"15. Upon their plain reading, the mark differences in the contents of Sections 126 and 135 of the 2003 Act are obvious. They are distinct and different provisions which operate in different fields and have no common premise in law. We have already noticed that Sections 126 and 127 of the 2003 Act read together constitute a complete code in themselves covering all relevant consideration for passing of an order of assessment in cases which do not fall under Section 135 of the 2003 Act. Section 135 of the 2003 Act falls under Part XIV relating to 'offences and penalties' and title of the Section is 'theft of electricity'. The Section opens with the words 'whoever, dishonestly' does any or all of the acts specified under clauses (a) to (e) of Sub-section (1) of Section 135 of the 2003 Act so as to abstract or consume or use electricity shall be punishable for imprisonment for a term which may extend to three years or with fine or with both. Besides imposition of punishment as specified under these provisions or the proviso thereto, Sub-section (1A) of Section 135 of the 2003 Act provides that without prejudice to the provisions of the 2003 Act, the licensee or supplier, as the case may be, through officer of rank authorized in this behalf by the appropriate commission, may immediately disconnect the supply of electricity and even take other measures enumerated under Sub-sections (2) to (4) of the said Section. The fine which may be imposed under Section 135 of the 2003 Act is directly proportional to the number of convictions and is also dependent on the extent of load abstracted. In contradistinction to these provisions, Section 126 of the 2003 Act would be applicable to the cases where there is no theft of electricity but the electricity is being consumed in violation of the terms and conditions of supply leading to malpractices which may squarely fall within the expression 'unauthorized use of electricity'. This assessment/proceedings would commence with the inspection of the premises by an assessing officer and recording of a finding that such consumer is indulging in an 'authorized use of electricity'. Then the assessing officer shall provisionally assess, to the best of his judgment, the electricity charges payable by such consumer, as well as pass a provisional assessment order in terms of Section 126(2) of the 2003 Act. The officer is also under obligation to serve a notice in terms of Section 126(3) of the 2003 Act upon any such consumer requiring him to file his objections, if any, against the provisional assessment before a final order of assessment is passed within thirty days from the date of service of such order of provisional assessment. Thereafter, any person served with the order of provisional assessment may accept such assessment and deposit the amount with the licensee within seven days of service of such provisional assessment order upon him or prefer an appeal against the resultant final order under Section 127 of the 2003 Act. The order of assessment under Section 126 and the period for which such order would be passed has to be in terms of Sub- sections (5) and (6) of Section 126 of the 2003 Act. The Explanation to Section 126 is of some significance, which we shall deal with shortly hereinafter. Section 126 of the 2003 Act falls under Chapter XII and relates to investigation and enforcement and empowers the assessing officer to pass an order of assessment.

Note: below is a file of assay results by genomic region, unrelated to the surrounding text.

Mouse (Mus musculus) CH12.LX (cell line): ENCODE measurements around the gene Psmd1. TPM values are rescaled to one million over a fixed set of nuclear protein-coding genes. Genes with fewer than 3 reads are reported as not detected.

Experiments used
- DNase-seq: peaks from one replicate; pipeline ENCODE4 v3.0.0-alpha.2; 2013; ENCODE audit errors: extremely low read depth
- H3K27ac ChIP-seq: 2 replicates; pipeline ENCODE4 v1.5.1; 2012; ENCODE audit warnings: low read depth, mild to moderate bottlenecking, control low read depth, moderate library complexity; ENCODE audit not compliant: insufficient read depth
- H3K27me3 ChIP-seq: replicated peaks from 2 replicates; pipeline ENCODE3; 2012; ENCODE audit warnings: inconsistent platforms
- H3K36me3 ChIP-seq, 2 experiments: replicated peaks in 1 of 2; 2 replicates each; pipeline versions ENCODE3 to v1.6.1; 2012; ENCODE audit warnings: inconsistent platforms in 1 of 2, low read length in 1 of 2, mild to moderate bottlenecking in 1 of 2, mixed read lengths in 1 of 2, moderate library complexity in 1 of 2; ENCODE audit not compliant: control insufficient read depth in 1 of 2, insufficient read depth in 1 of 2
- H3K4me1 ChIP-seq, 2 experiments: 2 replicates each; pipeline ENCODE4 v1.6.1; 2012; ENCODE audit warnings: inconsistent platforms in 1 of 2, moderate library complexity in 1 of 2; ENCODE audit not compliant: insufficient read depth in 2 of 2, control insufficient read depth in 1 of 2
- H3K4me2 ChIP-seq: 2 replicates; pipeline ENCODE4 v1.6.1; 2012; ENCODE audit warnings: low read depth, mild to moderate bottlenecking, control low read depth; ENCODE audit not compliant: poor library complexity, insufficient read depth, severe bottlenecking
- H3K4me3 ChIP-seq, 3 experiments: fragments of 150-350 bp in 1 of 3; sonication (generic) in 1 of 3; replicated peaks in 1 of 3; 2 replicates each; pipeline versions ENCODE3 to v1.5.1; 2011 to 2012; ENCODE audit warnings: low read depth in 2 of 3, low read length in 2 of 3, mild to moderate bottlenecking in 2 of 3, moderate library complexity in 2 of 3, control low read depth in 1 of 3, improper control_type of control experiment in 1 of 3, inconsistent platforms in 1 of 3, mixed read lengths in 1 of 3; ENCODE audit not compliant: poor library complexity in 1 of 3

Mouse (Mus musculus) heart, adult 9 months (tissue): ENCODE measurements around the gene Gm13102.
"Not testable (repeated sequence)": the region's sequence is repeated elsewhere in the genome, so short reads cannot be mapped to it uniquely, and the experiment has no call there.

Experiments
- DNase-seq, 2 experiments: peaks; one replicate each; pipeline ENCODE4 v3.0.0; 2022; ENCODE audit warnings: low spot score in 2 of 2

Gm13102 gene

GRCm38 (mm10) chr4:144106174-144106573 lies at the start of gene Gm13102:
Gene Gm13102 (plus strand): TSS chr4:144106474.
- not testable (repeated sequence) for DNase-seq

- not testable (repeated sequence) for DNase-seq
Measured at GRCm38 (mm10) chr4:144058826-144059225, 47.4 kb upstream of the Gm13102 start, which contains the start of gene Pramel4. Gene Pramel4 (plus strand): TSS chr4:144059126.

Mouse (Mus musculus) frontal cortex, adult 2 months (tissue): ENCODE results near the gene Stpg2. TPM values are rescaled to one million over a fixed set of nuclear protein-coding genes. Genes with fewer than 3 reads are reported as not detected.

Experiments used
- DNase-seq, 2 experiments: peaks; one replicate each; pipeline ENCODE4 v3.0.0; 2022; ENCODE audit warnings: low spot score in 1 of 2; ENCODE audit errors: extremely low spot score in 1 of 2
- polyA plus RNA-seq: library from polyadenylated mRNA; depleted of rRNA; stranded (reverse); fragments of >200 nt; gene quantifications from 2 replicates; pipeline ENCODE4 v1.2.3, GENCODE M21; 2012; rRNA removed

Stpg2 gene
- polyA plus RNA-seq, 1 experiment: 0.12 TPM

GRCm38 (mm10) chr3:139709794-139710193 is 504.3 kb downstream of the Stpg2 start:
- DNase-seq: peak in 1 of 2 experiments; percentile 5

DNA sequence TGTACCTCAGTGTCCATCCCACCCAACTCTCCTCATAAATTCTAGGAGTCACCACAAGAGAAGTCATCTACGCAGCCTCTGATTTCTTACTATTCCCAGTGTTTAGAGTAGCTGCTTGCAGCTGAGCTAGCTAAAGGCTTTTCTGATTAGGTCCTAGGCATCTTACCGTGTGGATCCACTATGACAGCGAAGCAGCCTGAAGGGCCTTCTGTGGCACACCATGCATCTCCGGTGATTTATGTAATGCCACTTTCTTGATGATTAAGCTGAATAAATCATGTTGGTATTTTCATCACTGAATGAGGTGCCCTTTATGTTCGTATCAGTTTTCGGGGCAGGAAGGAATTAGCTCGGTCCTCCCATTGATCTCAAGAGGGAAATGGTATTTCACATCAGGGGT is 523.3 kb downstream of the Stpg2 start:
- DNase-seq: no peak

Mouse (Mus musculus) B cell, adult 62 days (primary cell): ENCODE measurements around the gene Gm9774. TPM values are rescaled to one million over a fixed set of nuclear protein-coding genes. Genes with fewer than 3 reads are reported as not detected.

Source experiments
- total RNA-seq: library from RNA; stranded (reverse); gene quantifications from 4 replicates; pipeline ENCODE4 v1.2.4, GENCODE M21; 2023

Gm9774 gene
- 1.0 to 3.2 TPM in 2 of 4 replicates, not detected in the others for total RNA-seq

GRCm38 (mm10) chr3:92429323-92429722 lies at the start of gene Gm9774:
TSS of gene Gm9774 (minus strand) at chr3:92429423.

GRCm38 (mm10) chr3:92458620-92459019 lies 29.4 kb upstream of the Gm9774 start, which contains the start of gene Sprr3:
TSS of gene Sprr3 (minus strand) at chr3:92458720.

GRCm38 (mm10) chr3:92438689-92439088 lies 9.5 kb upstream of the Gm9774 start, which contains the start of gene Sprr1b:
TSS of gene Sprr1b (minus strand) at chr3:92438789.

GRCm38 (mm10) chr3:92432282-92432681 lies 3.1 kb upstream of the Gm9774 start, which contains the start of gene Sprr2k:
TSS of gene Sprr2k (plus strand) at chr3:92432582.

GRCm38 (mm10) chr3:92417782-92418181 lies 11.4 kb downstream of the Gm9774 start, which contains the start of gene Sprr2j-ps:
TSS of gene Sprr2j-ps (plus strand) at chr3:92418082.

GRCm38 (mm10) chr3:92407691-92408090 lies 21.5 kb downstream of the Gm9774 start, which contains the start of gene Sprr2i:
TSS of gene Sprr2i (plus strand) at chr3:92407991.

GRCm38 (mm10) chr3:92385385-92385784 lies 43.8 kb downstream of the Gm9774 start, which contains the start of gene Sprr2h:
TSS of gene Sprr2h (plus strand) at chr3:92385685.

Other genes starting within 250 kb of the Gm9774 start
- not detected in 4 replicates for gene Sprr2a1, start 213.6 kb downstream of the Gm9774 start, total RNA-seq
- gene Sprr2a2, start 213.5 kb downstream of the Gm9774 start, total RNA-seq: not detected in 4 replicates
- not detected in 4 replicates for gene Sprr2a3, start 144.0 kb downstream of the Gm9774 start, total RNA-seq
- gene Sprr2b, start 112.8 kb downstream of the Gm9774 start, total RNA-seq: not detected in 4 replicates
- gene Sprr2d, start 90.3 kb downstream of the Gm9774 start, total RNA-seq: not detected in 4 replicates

16. Section 135 of the 2003 Act deals with an offence of theft of electricity and the penalty that can be imposed for such theft. This squarely falls within the dimensions of Criminal Jurisprudence and mens rea is one of the relevant factors for finding a case of theft. On the contrary, Section 126 of the 2003 Act does not speak of any criminal intendment and is primarily an action and remedy available under the civil law. It does not have features or elements which are traceable to the criminal concept of mens rea.